Again, averaging out at about 1,200 per cent, the magnitude of these mark-ups is remarkable, though they do not constitute profit. Kapoor would have needed to deduct associated business costs for such things as staffing, conservation and storage, not to mention tax. Not least is the fact that many of the objects remained unsold at the time of the DHS-HSI raids and the potential mark-ups had yet to be realised. It is interesting that the lowest mark-up is for the Hanuman, which Kapoor bought once it was already in the USA. He bought the other objects abroad and imported them, thereby running the risk they might be seized by customs. Perhaps the element of risk was lower for Kapoor when buying the Hanuman, with the lower mark-up reflecting a higher price paid to his supplier who was the one accepting the risk of financial loss or worse associated with importing the piece. The complaint reckons that at the very least there are 39 stolen objects worth nearly $36 million unaccounted for, which probably means they have been sold. That would be something like $33 million for Kapoor before tax and expenses. Was it worth it? He can’t spend the money in prison.

Arlt, Robert and Lucie Folan, 2018. Research and restitution: the National Gallery of Australia’s repatriation of a sculpture from the Buddhist site of Chandavaram, Journal of Art Market Studies 2: 1-17.

Mashberg, Tom, 2015. New York authorities seek custody of stolen artifacts worth over $100 million, New York Times, 14 April.

NGA, 2016. National Gallery of Australia returns two sculptures to India, press release, 19 September.

Acquired from Spink & Son, Ltd., London by 1999

Asia Week New York has kicked off in good style. On 11 March, US Immigration and Customs Enforcement’s (ICE) Homeland Security Investigations (HSI) agents seized two objects from Christie’s New York auction house. The objects, lots 61 and 62 of the scheduled 15 March sale of ‘The Lahiri Collection: Indian and Himalayan Art, Ancient and Modern’, are believed to have been smuggled out of India.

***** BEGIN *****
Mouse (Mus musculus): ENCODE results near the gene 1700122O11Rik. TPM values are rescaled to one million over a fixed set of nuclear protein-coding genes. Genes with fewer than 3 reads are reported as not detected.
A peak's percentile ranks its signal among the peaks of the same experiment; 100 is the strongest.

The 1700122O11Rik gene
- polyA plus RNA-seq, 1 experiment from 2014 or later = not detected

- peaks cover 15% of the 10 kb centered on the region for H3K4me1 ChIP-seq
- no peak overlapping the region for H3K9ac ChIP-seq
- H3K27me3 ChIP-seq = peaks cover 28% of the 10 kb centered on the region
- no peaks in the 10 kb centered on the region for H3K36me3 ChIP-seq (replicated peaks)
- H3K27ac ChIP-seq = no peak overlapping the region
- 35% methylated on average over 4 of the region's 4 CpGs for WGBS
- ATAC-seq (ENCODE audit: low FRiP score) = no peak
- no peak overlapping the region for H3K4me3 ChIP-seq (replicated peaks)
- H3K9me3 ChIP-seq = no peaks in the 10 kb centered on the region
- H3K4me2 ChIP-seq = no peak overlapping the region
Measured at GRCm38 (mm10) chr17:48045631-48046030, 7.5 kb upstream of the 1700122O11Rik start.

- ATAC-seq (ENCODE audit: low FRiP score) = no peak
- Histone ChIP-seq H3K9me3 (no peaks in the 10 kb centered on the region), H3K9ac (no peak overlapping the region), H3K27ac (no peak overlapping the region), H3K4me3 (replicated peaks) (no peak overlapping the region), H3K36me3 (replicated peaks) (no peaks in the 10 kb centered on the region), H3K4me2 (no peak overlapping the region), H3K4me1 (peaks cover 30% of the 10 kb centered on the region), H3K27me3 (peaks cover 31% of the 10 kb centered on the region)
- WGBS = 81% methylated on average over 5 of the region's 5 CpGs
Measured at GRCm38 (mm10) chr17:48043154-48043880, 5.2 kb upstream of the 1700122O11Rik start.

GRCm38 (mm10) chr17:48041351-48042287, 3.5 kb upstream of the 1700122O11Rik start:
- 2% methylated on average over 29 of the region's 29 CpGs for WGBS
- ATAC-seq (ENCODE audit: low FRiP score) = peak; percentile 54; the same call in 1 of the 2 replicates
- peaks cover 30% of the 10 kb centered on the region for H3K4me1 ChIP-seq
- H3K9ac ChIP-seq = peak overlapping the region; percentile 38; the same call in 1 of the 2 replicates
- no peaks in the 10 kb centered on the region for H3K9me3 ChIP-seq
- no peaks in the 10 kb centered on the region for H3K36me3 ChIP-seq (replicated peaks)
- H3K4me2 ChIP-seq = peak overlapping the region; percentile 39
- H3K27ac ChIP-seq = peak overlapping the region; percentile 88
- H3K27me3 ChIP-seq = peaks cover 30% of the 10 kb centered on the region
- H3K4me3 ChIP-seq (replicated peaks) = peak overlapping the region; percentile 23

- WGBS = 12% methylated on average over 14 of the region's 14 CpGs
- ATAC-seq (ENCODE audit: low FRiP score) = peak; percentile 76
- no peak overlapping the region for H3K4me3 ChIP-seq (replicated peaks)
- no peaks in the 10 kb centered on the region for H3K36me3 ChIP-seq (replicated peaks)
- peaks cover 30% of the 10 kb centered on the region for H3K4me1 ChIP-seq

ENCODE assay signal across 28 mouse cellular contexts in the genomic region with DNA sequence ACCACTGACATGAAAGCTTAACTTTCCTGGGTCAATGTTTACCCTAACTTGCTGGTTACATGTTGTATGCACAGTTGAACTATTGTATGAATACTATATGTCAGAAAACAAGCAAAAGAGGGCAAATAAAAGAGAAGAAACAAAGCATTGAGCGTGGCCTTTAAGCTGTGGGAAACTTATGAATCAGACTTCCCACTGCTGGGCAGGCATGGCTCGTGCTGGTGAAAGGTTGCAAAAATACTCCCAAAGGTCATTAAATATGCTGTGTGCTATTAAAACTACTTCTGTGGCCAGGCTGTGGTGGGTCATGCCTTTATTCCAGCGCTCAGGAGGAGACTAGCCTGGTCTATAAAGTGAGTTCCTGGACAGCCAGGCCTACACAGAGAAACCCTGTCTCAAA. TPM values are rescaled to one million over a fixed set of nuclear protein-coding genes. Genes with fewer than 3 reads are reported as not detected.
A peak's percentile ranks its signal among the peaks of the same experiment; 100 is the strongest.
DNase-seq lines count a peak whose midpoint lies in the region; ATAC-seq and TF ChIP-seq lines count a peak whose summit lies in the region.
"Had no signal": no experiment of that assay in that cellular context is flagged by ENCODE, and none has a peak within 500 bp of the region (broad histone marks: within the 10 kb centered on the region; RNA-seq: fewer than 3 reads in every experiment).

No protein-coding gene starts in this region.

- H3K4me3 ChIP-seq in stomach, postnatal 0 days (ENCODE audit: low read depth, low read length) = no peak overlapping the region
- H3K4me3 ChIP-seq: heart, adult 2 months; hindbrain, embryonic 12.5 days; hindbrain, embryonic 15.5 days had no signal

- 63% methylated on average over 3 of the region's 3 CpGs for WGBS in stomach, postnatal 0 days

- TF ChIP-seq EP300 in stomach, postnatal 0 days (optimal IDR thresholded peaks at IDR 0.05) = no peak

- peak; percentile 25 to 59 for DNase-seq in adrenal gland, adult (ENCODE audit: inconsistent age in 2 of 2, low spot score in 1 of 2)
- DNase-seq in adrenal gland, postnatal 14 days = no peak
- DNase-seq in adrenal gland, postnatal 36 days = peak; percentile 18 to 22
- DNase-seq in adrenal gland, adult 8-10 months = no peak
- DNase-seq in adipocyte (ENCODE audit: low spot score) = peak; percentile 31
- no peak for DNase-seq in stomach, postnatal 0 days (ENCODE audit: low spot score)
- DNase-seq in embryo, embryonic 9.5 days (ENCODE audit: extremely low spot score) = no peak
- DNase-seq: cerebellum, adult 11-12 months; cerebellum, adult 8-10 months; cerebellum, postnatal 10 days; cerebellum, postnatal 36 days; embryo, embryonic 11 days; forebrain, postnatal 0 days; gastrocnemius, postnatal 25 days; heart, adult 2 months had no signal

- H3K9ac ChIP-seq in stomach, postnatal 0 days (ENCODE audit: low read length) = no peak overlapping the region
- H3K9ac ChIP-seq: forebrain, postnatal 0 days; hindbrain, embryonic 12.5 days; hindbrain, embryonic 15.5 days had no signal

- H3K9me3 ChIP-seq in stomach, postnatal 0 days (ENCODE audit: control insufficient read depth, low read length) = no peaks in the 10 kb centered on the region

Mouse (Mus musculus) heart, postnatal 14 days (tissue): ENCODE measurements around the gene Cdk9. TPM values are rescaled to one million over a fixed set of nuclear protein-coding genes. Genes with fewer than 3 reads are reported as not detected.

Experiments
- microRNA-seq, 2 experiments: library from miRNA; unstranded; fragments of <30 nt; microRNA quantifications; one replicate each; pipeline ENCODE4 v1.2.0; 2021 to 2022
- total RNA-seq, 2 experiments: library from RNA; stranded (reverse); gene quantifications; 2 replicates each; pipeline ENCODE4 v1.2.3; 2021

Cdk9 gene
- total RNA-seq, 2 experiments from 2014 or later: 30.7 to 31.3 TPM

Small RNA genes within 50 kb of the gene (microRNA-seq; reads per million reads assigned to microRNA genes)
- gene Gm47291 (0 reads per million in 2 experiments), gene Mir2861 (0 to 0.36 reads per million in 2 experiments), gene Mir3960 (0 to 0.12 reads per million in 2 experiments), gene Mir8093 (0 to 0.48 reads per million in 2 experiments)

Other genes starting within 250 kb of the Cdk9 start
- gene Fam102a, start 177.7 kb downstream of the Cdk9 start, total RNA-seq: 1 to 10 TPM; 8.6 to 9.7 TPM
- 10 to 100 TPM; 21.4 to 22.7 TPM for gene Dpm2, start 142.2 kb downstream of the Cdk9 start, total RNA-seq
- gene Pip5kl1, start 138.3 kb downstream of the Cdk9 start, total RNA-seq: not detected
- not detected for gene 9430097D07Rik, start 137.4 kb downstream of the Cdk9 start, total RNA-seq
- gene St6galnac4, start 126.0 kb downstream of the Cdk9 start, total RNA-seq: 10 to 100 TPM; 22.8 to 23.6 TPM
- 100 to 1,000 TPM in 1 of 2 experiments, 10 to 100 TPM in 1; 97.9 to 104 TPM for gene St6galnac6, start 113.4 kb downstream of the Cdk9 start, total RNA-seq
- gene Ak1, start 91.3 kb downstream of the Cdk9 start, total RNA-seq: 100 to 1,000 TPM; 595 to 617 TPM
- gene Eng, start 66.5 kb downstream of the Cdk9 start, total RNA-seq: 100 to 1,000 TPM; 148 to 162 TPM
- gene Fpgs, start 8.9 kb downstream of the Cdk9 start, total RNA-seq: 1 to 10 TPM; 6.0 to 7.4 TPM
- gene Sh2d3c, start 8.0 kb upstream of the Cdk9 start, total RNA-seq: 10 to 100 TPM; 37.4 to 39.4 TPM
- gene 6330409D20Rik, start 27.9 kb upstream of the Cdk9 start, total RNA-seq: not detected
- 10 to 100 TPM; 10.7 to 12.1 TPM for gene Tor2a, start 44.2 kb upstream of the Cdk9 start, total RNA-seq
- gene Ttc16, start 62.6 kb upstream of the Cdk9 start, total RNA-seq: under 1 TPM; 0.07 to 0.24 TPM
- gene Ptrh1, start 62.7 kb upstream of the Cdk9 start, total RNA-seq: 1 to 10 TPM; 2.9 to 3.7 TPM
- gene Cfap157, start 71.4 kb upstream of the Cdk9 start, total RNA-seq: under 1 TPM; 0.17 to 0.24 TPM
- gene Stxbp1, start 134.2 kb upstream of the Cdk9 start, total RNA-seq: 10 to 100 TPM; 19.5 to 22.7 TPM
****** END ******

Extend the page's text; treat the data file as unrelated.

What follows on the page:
The seizures were made as part of Operation Hidden Idol, an ongoing investigation into the business of former New York dealer Subhash Kapoor, who is currently under arrest and on trial in India. The ICE release does not specifically say that the seized objects passed through the hands of Kapoor, but the New York Times reports that they were recognized from images recovered during a raid on Kapoor’s New York premises in 2012.

The ICE press release states that lot 61 appears to have been sold sometime between 2006-2007 by Oliver Forge to London–based Brandon [sic] Lynch Ltd. Oliver Forge and Brendon Lynch are joint proprietors of art dealership Oliver Forge and Brendan Lynch Ltd. Forge and Lynch left Sotheby’s London in 1997 when the company stopped its London sales of antiquities after allegations of malpractice made by Peter Watson in his book Sotheby’s: Inside Story. Thus the implication is that the objects were smuggled out of India to Kapoor, and that one of them passed through the hands of Oliver Forge and Brendan Lynch Ltd, before being acquired by the Lahiri Collection and consigned for sale at Christie’s.